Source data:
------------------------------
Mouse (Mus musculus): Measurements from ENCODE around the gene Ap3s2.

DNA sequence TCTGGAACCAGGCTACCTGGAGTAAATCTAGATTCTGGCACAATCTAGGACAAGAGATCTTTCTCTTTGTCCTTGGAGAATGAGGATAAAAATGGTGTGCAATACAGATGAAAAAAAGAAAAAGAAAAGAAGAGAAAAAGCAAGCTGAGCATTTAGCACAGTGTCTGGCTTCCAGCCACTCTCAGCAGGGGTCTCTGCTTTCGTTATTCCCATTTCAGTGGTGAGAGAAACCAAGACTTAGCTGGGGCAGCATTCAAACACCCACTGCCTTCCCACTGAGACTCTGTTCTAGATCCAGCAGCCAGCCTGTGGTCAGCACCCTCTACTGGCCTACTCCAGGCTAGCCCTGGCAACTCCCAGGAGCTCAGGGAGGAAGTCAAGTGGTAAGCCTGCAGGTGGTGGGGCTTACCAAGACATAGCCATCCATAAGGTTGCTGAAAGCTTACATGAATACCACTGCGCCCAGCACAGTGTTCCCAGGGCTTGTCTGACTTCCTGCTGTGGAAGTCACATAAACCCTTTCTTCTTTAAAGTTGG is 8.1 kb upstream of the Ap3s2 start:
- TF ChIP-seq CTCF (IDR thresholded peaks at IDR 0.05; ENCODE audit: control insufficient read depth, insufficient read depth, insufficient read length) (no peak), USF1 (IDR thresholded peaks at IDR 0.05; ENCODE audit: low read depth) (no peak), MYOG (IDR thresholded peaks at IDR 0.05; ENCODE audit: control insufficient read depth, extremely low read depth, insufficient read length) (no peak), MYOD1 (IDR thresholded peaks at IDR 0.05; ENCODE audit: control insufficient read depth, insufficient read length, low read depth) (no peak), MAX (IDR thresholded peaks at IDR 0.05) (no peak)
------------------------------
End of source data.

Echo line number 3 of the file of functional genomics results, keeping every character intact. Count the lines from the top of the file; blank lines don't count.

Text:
- TF ChIP-seq CTCF (IDR thresholded peaks at IDR 0.05; ENCODE audit: control insufficient read depth, insufficient read depth, insufficient read length) (no peak), USF1 (IDR thresholded peaks at IDR 0.05; ENCODE audit: low read depth) (no peak), MYOG (IDR thresholded peaks at IDR 0.05; ENCODE audit: control insufficient read depth, extremely low read depth, insufficient read length) (no peak), MYOD1 (IDR thresholded peaks at IDR 0.05; ENCODE audit: control insufficient read depth, insufficient read length, low read depth) (no peak), MAX (IDR thresholded peaks at IDR 0.05) (no peak)